The lovely people at The Big Issue published this piece in their Olympics special edition – #411, street date July 17-30 2012.

It skims the surface of the pros and cons of living with OCD.


Need your medals or Olympic posters organised? Kris Swales can help.

There are two types of people in the world – those who joke about having Obsessive Compulsive Disorder, and those who make light of actually having it because the reality of being an OCD sufferer can be very serious indeed.

Let’s look at the positives, though, of going through life as a proud bearer of the ‘Obsessive’ part of the OCD equation. If you spend a lot of time lost in your own mind, you might be mistaken for the ‘strong, silent type’ (alternatively, people might think you are shy, aloof, arrogant, or just plain rude). You’ll forge a reputation for always getting the job done. You will be organised, bordering on anal retentive, with attention to detail so trivial that being labelled ‘a control freak’ is not so much an insult as a badge of honour to be worn with pride.

Exhibit A: the CD collection. Regardless of its relentless expansion across barely adequate storage units, CDs will be arranged alphabetically by artist; then chronologically intra-artist; then by genre and/or vaguely connected artists within each letter; then, if the gods are really smiling, with similarly coloured spines next to each other where possible.

Extravagant packaging that doesn’t quite fit into regulation CD case slots will bother you. Double-disc sets that have to be stored away from the rest of their brethren will annoy you. The consternation of having to slot yet another disc into the rapidly filling sectors reserved for ‘B’, ‘M’, ‘S’ or ‘T’ artists, requiring yet another reshuffle, will infuriate you no end. But you’ll do the reshuffle, and you’ll do it well, and it’ll feel good. Real good.

Until you reach the anything-goes world of dance-music compilations, where the proliferation of DJs, genres and brands – not to mention packaging that seems designed specifically with avoiding easy archiving and display in mind – is so out of control you’ve just got to admit defeat and colour code if you can.

This is the fun side of OCD – your friends laugh at you, your employers love you, girls want you, guys want to be you.

Then there’s the not so fun side. If you’re prone to compulsive behaviour, you may just have to ensure you hit the top of every set of stairs or crack in the footpath with your left foot; conversely, you may have to wash your hands three times before leaving the house every morning, and many more additional times if you ever darken the door of a public bathroom.

If you’re prone to obsession, meanwhile, getting stuck in an ‘intrusive thought’ loop is like being on a roundabout with no exits. And these false ‘intrusive thoughts’ – that you don’t really love your partner; that you’re actually gay (or straight, as the case may be); that you want to physically or sexually abuse your own children; that you are, in fact, a murderous psychopath – seem real. So real that the real world almost ceases to exist as you battle obsessions so debilitating your body feels like it could explode at any second.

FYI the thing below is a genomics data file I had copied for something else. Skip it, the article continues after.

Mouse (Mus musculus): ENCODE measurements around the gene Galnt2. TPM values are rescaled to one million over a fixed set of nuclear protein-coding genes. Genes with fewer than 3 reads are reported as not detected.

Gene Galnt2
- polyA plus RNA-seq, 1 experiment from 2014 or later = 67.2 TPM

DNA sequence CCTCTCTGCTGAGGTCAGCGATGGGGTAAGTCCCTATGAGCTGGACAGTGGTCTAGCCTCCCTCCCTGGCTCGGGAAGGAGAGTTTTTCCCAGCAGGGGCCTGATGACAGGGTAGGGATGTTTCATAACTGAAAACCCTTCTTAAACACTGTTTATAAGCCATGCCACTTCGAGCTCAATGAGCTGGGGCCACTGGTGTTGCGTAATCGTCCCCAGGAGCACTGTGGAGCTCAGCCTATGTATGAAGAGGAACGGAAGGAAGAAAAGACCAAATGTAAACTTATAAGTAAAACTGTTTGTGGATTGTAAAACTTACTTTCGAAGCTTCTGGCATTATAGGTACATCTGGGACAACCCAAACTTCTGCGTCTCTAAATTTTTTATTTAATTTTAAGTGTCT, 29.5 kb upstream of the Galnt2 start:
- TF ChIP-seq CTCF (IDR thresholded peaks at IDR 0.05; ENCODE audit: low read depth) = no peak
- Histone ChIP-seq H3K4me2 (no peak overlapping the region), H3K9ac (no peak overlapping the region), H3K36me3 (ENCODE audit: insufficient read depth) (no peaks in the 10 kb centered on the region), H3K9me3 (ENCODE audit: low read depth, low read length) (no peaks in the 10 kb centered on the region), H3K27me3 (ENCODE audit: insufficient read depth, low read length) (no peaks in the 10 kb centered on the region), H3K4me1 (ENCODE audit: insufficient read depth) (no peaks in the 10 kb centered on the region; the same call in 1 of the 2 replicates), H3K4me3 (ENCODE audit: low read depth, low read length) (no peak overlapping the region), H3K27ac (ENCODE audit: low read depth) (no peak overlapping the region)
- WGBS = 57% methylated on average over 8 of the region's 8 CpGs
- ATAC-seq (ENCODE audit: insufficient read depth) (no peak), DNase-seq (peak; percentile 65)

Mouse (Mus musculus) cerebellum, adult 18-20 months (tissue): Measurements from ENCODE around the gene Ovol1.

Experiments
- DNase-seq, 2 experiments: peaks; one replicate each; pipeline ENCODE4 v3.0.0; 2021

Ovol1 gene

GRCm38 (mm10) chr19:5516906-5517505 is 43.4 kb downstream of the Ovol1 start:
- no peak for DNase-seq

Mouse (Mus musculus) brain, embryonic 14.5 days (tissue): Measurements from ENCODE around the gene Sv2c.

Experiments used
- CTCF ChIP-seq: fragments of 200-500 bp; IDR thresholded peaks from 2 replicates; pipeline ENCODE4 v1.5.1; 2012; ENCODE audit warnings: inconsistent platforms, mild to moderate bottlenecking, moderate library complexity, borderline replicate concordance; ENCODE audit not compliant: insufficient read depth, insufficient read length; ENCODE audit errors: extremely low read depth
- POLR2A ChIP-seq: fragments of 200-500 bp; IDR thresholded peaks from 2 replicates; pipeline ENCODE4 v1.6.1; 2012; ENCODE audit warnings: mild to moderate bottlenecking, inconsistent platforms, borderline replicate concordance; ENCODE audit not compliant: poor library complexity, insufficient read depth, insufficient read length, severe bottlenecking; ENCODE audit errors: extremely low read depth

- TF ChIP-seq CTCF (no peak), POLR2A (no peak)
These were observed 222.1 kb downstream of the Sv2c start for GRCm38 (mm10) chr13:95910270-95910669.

Once you get that under control, it’s still far from plain sailing.

As you’re bedding down for the night, a simple query can trigger an internal monologue with more twists and turns than all five seasons of The Wire, leaving you physically ill and no closer to sleep two hours later. Then, in the ultimate act of control freak assertion, you’ll track backwards from your final destination trying to remember how you ended up there in the first place, eventually realising the starting point was a question as simple as “When was the last time I called Mum?” And after that, if you still haven’t worn yourself out, you’ll be off again, imagining conversations that will never happen, reliving ones you wish you hadn’t, dissecting the plethora of permutations for the future…then waking up in the morning and starting all over again.

Still, sleepless nights or not, there’s some solace in knowing you’ll always be able to find your copy of The Beatles’ White Album – sitting out of chronology over in the multi-disc set section between Jeff Wayne’s War of the Worlds and The Flaming Lips’ Zaireeka, with flagrant disregard for the rules that apply elsewhere.

Just being able to accept that small pocket of non-alphabetised chaos is one giant leap for OCD kind.

Kris Swales is a Sydney-based writer. For a nominal fee, he’s available to organise your music collection.